Breast Tissue Study of Breast Diseases Among Women in Hong Kong
- The Chinese University of Hong Kong and the National Cancer Institute are conducting a breast tissue study in connection with another study on breast health. This larger study will look at breast health in women who live in Hong Kong. Women in the breast health study will provide a breast tissue sample during biopsy surgery. Researchers want to use part of the sample to study changes in breast tissue that are related to breast diseases. This sample study is part of the larger study.
- To look at changes in breast tissue that are related to breast diseases.
- Women who are participating in the Hong Kong breast health study.
- Participants must be having a biopsy to remove breast tissue for study.
- Participants will have a biopsy to remove a breast tissue sample. Most of the sample will be used for diagnosis. A portion of the leftover tissue will be used for this study.
- No extra surgery will be required.
- Treatment will not be provided as part of this study.
|Official Title:||Characterization of Molecular Subtypes of Breast Cancer and Their Relationships With Known Breast Cancer Risk Factors Among Chinese Women in Hong Kong - A Pilot Study|
- The pilot study is designed to determine if we will be able to obtain sufficient DNA and/or RNA of sufficient quality for molecular profiling analyses. [ Time Frame: 12/30/2014 ] [ Designated as safety issue: No ]
|Study Start Date:||June 2013|
|Estimated Study Completion Date:||December 2016|
|Estimated Primary Completion Date:||December 2016 (Final data collection date for primary outcome measure)|
Background: Breast cancer incidence is increasing rapidly among many Asian populations primarily due to the adaptation of a Westernized lifestyle. However, Asian women seem to have a distinctive profile of breast cancer that differs from that seen in Western populations, such as earlier age at onset, more advanced stage, and higher frequency of ER-negative tumors. The disproportionally high rates among younger women were also seen among U.S.-born Asian women, such as Chinese, Filipina, Indian, and Pakistani women. These findings suggest that Asian breast cancer may have a distinct etiology that is not fully explained by adapting a westernized lifestyle. Recent molecular studies have suggested that breast cancers comprise several biologically and clinically distinct tumor subtypes. Epidemiologic evidence suggests that associations with breast cancer risk factors may vary by tumor subtype. However, most previous studies were conducted in Western populations; large, population-based epidemiologic studies characterizing molecular subtypes of breast cancer in Asian women are limited. In this study, we would like to characterize the molecular profile of breast cancer among Chinese women in Hong Kong and associate the molecular features with clinical and etiologic factors. An improved understanding of the inter-relationships among age, breast cancer subtypes, and race/ethnicity is critical for the development of targeted prevention and the best and most efficacious therapy.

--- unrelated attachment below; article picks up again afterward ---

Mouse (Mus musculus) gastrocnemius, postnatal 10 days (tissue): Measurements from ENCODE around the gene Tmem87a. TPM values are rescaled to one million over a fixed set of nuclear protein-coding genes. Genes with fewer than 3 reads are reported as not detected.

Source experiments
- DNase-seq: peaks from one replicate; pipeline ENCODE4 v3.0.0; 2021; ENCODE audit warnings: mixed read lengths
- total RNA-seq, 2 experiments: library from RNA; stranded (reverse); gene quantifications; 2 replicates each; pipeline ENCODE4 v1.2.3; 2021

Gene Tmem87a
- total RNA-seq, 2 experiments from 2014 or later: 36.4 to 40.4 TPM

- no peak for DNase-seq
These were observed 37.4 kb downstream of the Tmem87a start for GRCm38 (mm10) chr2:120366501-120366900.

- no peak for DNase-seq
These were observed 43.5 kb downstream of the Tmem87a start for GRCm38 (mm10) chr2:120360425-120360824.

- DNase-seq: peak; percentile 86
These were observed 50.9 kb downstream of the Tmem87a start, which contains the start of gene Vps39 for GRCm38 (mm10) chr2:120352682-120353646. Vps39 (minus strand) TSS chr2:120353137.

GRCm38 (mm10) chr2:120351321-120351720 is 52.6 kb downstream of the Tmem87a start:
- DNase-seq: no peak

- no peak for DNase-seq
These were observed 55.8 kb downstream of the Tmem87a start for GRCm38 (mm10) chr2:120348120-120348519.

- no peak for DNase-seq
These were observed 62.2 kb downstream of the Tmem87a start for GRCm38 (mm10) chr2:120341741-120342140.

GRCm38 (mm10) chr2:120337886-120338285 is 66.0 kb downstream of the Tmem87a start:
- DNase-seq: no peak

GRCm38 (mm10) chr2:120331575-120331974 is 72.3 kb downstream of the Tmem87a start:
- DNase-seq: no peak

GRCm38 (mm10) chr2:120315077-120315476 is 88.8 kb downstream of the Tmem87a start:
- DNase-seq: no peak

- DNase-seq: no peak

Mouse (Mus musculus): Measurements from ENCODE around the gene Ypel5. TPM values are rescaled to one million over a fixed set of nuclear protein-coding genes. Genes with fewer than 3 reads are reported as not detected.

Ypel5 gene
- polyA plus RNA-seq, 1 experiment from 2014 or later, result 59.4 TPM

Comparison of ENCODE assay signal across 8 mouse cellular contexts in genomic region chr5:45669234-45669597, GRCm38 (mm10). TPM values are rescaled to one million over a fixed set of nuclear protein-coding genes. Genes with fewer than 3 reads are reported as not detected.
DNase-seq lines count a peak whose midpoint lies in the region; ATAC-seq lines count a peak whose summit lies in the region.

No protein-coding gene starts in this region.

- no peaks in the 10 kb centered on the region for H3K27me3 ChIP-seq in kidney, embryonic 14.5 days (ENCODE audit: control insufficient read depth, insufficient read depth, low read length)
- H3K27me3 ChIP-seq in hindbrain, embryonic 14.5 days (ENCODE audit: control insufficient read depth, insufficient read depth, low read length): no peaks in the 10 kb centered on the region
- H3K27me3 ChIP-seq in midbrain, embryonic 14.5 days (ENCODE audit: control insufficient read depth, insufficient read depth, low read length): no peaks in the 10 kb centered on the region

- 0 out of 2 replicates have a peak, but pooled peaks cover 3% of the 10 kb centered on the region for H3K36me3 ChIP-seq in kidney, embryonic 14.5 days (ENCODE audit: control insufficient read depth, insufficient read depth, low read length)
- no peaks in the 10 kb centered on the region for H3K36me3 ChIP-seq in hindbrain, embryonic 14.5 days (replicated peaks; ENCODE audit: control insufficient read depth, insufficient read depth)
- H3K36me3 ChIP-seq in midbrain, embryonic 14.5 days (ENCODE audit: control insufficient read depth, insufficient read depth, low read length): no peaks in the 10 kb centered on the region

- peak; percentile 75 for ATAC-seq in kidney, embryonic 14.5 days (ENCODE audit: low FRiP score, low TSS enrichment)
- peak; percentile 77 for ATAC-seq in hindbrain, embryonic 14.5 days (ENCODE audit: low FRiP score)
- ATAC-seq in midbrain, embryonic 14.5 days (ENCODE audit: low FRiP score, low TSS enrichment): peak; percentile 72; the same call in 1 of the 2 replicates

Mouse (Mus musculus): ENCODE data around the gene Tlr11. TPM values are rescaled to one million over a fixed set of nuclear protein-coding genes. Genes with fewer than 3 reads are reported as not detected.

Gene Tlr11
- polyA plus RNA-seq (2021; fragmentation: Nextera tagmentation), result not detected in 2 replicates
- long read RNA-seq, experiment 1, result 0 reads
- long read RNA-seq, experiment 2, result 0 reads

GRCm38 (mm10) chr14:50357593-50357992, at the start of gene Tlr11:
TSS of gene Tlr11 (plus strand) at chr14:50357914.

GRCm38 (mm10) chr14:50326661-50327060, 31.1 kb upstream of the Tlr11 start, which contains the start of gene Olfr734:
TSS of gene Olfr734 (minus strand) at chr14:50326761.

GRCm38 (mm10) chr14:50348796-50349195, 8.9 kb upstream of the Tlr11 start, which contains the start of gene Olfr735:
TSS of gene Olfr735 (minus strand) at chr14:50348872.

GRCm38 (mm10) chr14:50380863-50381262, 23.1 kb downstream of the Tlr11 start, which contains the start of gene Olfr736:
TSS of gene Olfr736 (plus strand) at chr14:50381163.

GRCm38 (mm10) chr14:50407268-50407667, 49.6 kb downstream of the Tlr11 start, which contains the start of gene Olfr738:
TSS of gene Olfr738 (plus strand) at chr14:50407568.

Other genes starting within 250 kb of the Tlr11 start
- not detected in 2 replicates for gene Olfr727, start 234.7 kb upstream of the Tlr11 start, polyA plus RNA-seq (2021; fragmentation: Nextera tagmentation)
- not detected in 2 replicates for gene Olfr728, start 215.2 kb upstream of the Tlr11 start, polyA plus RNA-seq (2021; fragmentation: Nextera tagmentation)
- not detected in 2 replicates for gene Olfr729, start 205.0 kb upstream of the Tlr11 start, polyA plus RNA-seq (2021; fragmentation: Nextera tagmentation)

Objectives: To assess the technical feasibility of 1) collecting fresh frozen tissues and fixed tissue blocks from breast cancer cases in Hong Kong, and 2) conducting tumor profiling analyses in the collected tissues.
Eligibility: Breast cancer cases who are participants in an ongoing breast cancer case control study among Hong Kong women (Night shift and breast cancer: a case-control study among Hong Kong women, led by Dr. Tse at Chinese University in Hong Kong) and who will receive surgery at the North District Hospital, HK, in 2013.
Design: In this feasibility study, we plan to collect fresh frozen and fixed tissues (tumor and adjacent normal) from ~100 breast cancer cases who have given consent to participate in our breast tissue collection pilot study. DNA and RNA will be extracted from frozen tumors and assessed for quality and yield. We will then conduct expression profiling analysis in a subset of cases (N~10) to determine the quality of RNA in molecular profiling analysis. We will also determine whether there are enough epithelial benign and tumor tissues for the construction of tissue microarrays (TMAs). The results from this feasibility study will inform our decision on whether or not to pursue a large scale study.
|Contact: Barbara L Rogers||Not Listedfirstname.lastname@example.org|
|Contact: Rose Yang, Ph.D.||(301) email@example.com|
|North District Hospital||Recruiting|
|Hong Kong, China|
|Principal Investigator:||Rose Yang, Ph.D.||National Cancer Institute (NCI)|